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The Welsh Government has established the Independent Commission on the Constitutional Future of Wales, which will consider the issue of the region’s independence in the context of future relations with the rest of the United Kingdom.
According to the message published on the Cabinet website on October 19, the Commission will be co-chaired by Professor Laura McAllister and former Archbishop Rowan Williams and will consider and develop options for “fundamental reform of the constitutional structures of the United Kingdom, in which Wales remains an integral part and all progressive principal options to strengthen Welsh democracy and deliver improvements for the people of Wales.”
At the same time, Laura McAllister stated that everything is supposed to be on the table.
“So it would be ludicrous to remove any options at this stage. Independence means different things depending on different contexts,” she said.
The Commission was created on the initiative of the ministers of the Welsh government who are members of the Labor Party. The Nationalist Party noted that the new body will allow for a broad conversation about the future of Wales, and said they intend to cooperate with the commission to discuss the issue of independence. Welsh conservatives have called this topic irrelevant.
At the same time, in another administrative-political part of the United Kingdom – Scotland – the issue of independence is more acute. In September, Scotland’s first minister, head of the Scottish National Party, Nicola Sturgeon, announced her intention to hold a new independence referendum by the end of 2023, despite strong opposition from London.
“As we emerge from the pandemic, choices fall to be made that will shape our economy and society for decades to come. So we intend to offer the choice. We will do so only when the COVID crisis has passed but our aim, COVID permitting, is that it will be in the first half of this Parliament – before the end of 2023,” she said, presenting the Scottish MPs with the government’s agenda for the coming year.
The situation in Northern Ireland is also not easy, where people are increasingly beginning to think about the idea of uniting the island. According to a trade agreement between the EU and the UK in December 2020, Northern Ireland, which left the EU as part of the kingdom, remained a member of the community’s customs union. The dual status avoided the emergence of a border between Ulster and Ireland, which is an EU country, but required control procedures in ports for the transport of a number of goods from other parts of the United Kingdom. Due to bureaucratic difficulties, the supply of British products to Northern Ireland was significantly hampered, and this caused discontent among the population. The European Union insists on maintaining the de facto customs border between Northern Ireland and Great Britain in the Irish Sea.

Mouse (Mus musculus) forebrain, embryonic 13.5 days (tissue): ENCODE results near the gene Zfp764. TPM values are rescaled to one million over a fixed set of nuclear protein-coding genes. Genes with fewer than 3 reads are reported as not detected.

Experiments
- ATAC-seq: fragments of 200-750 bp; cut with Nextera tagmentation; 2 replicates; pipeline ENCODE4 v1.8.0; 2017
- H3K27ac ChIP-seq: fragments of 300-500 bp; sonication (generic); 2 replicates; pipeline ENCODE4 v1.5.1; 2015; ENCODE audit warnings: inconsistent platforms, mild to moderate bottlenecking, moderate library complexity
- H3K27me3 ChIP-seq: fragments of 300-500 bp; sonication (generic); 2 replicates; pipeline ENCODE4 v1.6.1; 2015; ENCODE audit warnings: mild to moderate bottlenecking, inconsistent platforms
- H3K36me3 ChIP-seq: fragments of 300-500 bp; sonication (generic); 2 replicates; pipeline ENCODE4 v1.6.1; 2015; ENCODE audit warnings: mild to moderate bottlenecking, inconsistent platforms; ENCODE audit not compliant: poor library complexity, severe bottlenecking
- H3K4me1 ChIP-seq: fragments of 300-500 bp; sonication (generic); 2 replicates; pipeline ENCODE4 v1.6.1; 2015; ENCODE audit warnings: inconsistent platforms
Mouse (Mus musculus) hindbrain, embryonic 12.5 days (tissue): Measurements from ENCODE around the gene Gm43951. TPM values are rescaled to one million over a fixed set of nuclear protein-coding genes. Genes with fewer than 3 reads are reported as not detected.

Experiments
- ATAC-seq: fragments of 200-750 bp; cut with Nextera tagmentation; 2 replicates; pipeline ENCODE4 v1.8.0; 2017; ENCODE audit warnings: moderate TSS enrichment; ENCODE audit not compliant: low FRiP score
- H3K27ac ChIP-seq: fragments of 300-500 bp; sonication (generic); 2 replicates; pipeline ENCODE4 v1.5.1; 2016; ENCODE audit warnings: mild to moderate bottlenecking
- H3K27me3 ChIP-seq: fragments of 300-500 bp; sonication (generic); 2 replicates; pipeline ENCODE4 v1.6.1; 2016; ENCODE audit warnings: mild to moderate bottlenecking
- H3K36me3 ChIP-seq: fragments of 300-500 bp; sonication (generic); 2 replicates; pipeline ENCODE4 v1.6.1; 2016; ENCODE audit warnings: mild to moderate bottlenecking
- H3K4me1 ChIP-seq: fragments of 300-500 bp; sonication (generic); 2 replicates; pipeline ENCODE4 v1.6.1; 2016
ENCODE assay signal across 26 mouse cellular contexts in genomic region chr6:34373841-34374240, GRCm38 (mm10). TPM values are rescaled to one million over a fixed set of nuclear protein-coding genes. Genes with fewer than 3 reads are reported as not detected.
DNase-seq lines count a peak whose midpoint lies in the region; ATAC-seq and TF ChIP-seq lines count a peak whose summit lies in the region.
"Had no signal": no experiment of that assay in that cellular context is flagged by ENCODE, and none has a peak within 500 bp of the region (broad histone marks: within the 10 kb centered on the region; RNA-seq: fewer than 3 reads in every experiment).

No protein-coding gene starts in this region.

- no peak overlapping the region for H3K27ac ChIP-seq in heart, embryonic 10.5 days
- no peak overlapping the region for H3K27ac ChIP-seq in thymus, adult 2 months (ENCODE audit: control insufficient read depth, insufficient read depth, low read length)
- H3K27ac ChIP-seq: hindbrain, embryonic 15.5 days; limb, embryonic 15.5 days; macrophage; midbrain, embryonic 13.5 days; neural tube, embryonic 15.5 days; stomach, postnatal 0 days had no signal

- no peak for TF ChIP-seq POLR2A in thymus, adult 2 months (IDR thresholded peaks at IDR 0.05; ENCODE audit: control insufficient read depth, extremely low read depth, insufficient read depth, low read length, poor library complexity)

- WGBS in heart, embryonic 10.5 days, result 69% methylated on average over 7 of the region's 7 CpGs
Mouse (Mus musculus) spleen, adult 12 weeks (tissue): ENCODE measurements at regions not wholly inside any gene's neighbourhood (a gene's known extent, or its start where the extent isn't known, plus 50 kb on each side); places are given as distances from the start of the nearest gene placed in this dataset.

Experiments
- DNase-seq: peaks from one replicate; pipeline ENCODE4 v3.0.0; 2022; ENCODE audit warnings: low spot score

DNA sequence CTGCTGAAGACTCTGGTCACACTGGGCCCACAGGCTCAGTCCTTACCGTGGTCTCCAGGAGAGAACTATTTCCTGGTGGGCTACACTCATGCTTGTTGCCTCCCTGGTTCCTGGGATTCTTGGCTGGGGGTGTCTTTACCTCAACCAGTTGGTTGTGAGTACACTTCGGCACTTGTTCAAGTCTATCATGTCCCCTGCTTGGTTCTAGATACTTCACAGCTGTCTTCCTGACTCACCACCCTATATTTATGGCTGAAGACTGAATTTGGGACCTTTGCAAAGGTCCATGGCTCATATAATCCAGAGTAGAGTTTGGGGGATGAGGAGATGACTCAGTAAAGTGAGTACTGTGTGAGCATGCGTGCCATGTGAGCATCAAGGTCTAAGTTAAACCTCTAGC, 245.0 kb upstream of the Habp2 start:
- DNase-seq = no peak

In June, the first minister of Northern Ireland, Arlene Foster was forced to resign due to pressure from party members. They criticized her for fulfilling the Northern Ireland protocol negotiated under the Brexit agreement. According to the politician’s opponents, the authorities of the region were unable to convince London that the document in its current form would only lead to increased tensions in Northern Ireland.
According to some experts, the European Union has no reason to provide Scotland and Northern Ireland with exclusive preferences in the framework of relations between the UK and the EU. Some observers believe that the only way for these territories to maintain trade and economic ties with the EU and keep up its living standard is to secede from the UK. In addition, they believe that London, in principle, is not interested in the state of the economy of Scotland and Northern Ireland, since its priority is to solve its own problems and realize its ambitions.
Analyzing the situation in Wales, Kent Matthews, Professor of Banking and Finance at Cardiff Business School, noted that the existing arrangement suits both Westminster and Cardiff despite the often crying from Cardiff that Westminster does not provide sufficient resources to Cardiff to meet its policy objectives.
“Despite the calls for independence, the Cardiff administration knows that in the present arrangement, they hide behind the cover of central government austerity for failing to produce the ‘cradle to the grave’ socialism of ‘old Labour’ policy. Any attempt to enhance the fiscal attractiveness by lowering taxes for businesses or income tax will have an immediate effect on revenue and the current fiscal rules will not allow the government to borrow in the capital markets to income smooth. Similarly a rise in taxes will increase revenue in the short term but the Treasury will reduce its contribution one-for-one,” Kent Matthews said.
Thus, in his opinion, the rules favour the status quo.
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